Community Voice: The underlying structural racism behind L.I.’s affordable housing crisis

Laura Harding, president of ERASE Racism.

By Laura Harding

Affordable housing is at a crisis point in New York, and the crisis is even greater on Long Island. Underlying the problem is longstanding structural racism that must be addressed if Long Island is to attract the workforce that it needs for economic success in the 21st century. Needed solutions include responsible development, changes to exclusionary zoning and legalization of accessory dwelling units. A great example of responsible development is the proposed Liberty Gardens in Southampton, and the opposition to it is indicative of the ongoing challenge facing the region.

As the Pew Charitable Trusts report states, “Housing construction in New York City and its suburbs has lagged far behind that of other major cities and their suburbs, resulting in low housing availability and a vacancy rate of just 3%. …. For example, Nassau County and Suffolk County on Long Island permitted just five and three homes per 1,000 residents, respectively, during this period (2017-2021). In contrast, the Boston suburbs of Middlesex County and Norfolk County added 14 and 15 homes, respectively, and the Washington, D.C., suburbs of Arlington County and Loudoun County added 45 and 40 homes per 1,000 residents, respectively.

The lack of housing construction on Long Island has limited development of affordable housing. In addition, attempts to bring equity to affordable housing have been stymied by Long Island residents who, in seeking to preserve the status quo, reinforce the structural racism that has made Long Island one of the most racially segregated suburbs in America. That structural racism reflects the historical and ongoing discriminatory policies and practices, including segregation of Black people and other people of color, that are instigated and perpetuated by government, creating and reinforcing deep racial group inequities across social and economic domains.  

A classic example of preserving the status quo is evident in the fierce opposition – and years-long government review – of the proposed Liberty Gardens affordable housing development in the Town of Southampton. The 50-unit project proposed by the nonprofit Concern Housing would provide affordable workforce housing plus housing for veterans in need of supportive housing.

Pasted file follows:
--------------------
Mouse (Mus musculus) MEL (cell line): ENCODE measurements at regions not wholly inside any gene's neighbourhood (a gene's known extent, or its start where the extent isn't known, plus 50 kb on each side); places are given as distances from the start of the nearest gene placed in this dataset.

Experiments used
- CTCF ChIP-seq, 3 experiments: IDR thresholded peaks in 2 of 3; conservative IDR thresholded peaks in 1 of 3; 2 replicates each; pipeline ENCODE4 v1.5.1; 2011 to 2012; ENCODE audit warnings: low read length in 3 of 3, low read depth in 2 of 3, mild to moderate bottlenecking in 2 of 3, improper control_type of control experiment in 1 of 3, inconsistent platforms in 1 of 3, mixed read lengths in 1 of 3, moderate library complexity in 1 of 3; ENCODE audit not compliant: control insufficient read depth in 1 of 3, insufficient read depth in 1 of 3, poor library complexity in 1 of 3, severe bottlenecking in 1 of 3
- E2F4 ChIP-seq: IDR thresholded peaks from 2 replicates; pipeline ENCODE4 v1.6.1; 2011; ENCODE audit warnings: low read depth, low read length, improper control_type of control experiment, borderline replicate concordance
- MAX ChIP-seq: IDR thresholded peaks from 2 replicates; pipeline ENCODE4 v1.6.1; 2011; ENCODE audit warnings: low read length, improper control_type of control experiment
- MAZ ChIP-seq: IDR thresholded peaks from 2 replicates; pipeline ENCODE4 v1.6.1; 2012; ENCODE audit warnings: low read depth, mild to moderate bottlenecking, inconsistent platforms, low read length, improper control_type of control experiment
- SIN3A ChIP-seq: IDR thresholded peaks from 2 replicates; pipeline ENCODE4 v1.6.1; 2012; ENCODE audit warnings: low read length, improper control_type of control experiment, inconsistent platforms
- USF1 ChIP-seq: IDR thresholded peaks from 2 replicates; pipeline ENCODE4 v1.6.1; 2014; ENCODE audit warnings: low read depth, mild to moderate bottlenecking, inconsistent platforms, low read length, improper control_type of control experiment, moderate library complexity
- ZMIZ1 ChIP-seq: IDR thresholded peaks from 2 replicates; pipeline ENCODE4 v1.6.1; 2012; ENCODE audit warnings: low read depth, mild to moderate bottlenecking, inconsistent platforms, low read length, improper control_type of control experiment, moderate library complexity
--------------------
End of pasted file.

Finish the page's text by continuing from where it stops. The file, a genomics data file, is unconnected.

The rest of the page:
Concern Housing has worked with the Town of Southampton, funding sources and the community since early 2018 and has raised $38 million for the project. Yet, the opposition has been relentless. 

As Newsday writes in a recent editorial in support of Liberty Gardens, “Many of those who’ve opposed Liberty Gardens start their speeches, comments and letters by saying they support our veterans. Then, the attacks begin. Our hospitals and first responders could be overwhelmed, they say. Crime could rise. We don’t want housing for those with mental health needs here, they admit.”

The data does not support any of these claims. The opposition, though, continues with its divisive comments. The unfounded fears stoked by opponents perpetuate the longstanding pattern of structural racism and prevent affordable housing for all — even veterans.

It’s especially poignant that opposition to affordable housing for veterans, including veterans of color, continues on Long Island, as Levittown, long considered America’s first suburb, was designed and reserved exclusively for White returning veterans of World War II. Black veterans returning from the same war were specifically excluded. Levittown homes even included racial covenants that prevented White homeowners from reselling their homes to African Americans.

Historical and ongoing structural racism, combined with modern-day exclusionary zoning, using policy to restrict certain land use and housing developments, has not only limited affordable housing but kept lower-income people — disproportionately Black people and other people of color — out of wealthy and middle-class communities. 

That in turn deprives Long Island of the talent and workforce that would otherwise fuel the region’s economy. Long Island will have to decide whether it wants to attract the workers its economy needs in the 21st century or would rather see companies — like so many Long Islanders — leave the area in search of affordable housing. 

In the meantime, the Town of Southampton continues to review the Liberty Gardens project, originally conceived six years ago. The project may seem like an isolated case, but it’s not. It is Long Island’s history being reinforced.

Laura Harding is President of ERASE Racism, the civil rights organization based on Long Island.